|Looking across the "Back of the Wight" from Pyle toward Tennyson Down|
Where the lane from Pyle meets the Military Road, we were pleased to make the acquaintance of Bruce (above) and his colleagues Manuel, Ebenezar, Kipper and Spotty, who all work for Wight Llama Treks. From there, it was a short walk to the coastal path. Due to a nicety of geology, coastal erosion rates and stream flow, this section of cliff is cut by a succession of chines, sharply-incised miniature ravines.
|New Chine (crossed-eye stereopair)|
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Most of them, such as the above New Chine, are quite small, but Whale Chine is the most spectacular: a deep vertical slice that cuts almost to sea level down through the clifftop farmland.
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I've been here once before, around 40 years ago, on a geological tour with a schoolfriend. I remember that visit as being on an overcast drizzly day with seaspray blowing up the chine, and the wooden steps down to the beach dangerously slippery. Now, it's much greener and brighter than I remember, but the steps are in disrepair (temporarily, according to the notice at the top) and you can't get down at all. Mimi Khalvati's poem The Chine - quoted previously - although written about Shanklin Chine, seems very fitting:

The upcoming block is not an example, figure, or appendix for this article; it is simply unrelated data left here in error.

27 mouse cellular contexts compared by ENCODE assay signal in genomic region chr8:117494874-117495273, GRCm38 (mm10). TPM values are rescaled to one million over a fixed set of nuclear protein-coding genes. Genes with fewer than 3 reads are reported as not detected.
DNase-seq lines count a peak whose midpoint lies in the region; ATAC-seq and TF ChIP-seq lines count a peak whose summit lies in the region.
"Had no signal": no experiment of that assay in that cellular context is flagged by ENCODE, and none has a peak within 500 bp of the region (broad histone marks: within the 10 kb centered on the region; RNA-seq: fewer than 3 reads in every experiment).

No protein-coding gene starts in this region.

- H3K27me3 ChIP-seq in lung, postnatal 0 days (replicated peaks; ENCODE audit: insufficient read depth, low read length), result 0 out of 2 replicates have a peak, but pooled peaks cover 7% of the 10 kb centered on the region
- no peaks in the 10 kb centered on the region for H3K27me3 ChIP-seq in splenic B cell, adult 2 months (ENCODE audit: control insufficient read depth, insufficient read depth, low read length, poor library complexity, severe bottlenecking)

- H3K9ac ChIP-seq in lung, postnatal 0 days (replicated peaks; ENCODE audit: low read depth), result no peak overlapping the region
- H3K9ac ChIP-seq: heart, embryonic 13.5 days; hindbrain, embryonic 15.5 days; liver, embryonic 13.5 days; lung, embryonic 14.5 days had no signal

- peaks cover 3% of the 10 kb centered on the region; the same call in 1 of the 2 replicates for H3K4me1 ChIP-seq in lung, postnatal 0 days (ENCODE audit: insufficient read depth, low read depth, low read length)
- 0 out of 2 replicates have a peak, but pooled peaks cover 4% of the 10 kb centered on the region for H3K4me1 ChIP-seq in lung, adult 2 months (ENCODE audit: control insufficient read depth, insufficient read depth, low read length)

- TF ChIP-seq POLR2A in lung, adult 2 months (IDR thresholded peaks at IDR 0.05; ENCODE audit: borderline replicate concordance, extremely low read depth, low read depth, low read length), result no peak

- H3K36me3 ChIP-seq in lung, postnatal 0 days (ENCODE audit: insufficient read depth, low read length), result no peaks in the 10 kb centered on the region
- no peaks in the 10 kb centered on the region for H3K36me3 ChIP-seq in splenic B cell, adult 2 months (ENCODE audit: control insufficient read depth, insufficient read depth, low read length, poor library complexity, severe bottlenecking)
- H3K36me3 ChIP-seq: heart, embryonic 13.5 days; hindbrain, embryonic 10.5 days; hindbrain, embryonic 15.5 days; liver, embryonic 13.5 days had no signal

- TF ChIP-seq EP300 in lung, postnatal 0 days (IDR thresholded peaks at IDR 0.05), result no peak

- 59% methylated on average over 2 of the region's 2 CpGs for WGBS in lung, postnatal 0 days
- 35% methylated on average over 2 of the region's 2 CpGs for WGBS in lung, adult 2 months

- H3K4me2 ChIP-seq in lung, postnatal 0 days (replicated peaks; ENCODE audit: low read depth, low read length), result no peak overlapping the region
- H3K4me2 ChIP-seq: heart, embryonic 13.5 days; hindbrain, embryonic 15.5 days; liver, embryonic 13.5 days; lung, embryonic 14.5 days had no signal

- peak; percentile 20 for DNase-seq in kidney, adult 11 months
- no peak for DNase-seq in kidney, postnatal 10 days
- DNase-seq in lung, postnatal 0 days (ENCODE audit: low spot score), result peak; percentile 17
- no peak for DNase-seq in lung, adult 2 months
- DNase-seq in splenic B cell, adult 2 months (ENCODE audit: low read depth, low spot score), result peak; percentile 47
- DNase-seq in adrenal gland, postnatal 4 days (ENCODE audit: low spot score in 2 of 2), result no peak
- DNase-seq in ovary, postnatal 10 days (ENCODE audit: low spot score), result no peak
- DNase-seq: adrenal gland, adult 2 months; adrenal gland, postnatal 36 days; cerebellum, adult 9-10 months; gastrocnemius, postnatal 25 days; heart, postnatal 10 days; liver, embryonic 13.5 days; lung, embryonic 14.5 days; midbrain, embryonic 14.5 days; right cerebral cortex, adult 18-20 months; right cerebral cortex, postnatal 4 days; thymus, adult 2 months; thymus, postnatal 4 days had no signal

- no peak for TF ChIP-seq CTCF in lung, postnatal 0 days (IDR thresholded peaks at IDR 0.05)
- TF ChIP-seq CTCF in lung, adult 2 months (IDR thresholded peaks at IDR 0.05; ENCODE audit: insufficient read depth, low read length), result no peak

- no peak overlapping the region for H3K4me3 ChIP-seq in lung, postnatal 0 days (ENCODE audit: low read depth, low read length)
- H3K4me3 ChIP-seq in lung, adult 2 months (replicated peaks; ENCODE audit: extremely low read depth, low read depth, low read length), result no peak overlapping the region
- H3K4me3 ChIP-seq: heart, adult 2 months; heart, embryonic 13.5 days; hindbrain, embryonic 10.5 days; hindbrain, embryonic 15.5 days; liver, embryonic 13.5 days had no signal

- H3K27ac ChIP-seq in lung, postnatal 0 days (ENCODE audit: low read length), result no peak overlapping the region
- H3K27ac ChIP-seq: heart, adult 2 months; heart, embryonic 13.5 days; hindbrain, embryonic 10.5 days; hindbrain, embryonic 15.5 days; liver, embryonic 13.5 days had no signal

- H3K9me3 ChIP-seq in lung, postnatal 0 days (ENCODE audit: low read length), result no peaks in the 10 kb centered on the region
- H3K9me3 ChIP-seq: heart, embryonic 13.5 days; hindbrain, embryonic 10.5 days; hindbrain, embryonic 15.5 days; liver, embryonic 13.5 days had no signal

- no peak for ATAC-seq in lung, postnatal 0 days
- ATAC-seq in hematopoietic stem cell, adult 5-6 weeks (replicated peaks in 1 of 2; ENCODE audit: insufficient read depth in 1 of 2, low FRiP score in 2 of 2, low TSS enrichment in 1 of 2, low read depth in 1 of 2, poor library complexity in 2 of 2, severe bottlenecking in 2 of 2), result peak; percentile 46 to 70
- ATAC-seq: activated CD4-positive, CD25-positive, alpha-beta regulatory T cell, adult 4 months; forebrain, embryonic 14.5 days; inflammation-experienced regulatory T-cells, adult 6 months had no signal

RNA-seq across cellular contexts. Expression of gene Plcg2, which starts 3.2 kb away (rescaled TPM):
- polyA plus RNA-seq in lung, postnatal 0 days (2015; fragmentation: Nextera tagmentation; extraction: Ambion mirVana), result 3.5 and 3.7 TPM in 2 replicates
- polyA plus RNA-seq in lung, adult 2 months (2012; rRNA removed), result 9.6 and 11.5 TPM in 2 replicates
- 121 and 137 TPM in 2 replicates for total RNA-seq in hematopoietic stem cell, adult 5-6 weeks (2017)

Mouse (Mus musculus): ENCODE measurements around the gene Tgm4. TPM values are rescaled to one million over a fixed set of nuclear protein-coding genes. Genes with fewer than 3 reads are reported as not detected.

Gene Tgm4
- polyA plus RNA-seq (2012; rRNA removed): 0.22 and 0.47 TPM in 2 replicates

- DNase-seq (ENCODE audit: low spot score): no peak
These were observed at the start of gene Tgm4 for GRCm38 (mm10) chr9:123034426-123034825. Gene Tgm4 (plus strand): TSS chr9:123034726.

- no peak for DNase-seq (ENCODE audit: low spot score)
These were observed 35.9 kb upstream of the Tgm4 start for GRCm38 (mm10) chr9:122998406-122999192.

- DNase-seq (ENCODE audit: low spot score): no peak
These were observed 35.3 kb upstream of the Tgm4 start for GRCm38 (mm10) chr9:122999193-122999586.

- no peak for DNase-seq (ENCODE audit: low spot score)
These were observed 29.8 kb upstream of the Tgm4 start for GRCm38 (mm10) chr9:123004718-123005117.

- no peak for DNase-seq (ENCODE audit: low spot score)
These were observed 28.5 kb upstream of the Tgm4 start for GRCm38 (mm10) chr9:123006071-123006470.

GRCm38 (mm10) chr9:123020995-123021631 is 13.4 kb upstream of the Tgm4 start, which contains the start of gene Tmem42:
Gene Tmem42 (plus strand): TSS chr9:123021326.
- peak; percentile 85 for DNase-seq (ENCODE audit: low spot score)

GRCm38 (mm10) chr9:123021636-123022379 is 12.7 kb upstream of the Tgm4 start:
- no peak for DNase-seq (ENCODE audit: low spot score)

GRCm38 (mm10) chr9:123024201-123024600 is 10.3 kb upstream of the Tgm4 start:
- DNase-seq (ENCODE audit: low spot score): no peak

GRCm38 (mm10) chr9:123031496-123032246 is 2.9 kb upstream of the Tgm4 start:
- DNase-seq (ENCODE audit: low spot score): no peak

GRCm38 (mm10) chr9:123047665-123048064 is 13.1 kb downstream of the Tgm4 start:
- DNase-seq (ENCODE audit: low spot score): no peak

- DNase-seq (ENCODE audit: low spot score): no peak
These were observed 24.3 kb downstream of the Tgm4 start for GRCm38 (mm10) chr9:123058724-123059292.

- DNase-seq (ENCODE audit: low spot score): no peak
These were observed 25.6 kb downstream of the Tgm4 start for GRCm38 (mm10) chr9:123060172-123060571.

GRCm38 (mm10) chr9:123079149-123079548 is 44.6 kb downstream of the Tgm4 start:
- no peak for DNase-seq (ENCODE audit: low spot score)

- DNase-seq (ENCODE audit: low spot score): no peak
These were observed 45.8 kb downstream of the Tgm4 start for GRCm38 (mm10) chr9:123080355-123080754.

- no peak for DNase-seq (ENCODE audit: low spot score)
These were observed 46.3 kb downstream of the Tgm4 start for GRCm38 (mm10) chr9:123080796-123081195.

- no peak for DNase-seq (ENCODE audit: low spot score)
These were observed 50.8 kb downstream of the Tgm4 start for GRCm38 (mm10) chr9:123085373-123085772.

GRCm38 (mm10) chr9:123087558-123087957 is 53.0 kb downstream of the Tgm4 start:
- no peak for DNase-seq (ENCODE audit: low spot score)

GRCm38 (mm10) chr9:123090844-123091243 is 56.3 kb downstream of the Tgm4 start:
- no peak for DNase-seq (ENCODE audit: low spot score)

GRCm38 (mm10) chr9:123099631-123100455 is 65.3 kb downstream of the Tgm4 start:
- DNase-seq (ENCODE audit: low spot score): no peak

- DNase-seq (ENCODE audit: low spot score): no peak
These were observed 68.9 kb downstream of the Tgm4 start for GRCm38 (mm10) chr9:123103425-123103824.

Every childhood has its chine, upper world
and lower. Time itself seems vertical
and its name too implies both bank and stream.
To be back on the island is to walk
in both worlds at the same time, looking down
on talus, horsehair fern notched through the Ice Age,
Stone Age, Bronze Age and still here at our heels;
Every path brings us back to the beginning.
Shanklin Chine is closed for the winter, both ends
barred with notices. But the mind is not.
Or memory. And time is spinning backwards
with the mainland out of sight and the great plain
where herds roamed the floor of the English Channel
and were drowned by it flush again with valleys.
- from The Chine, Mimi Khalvati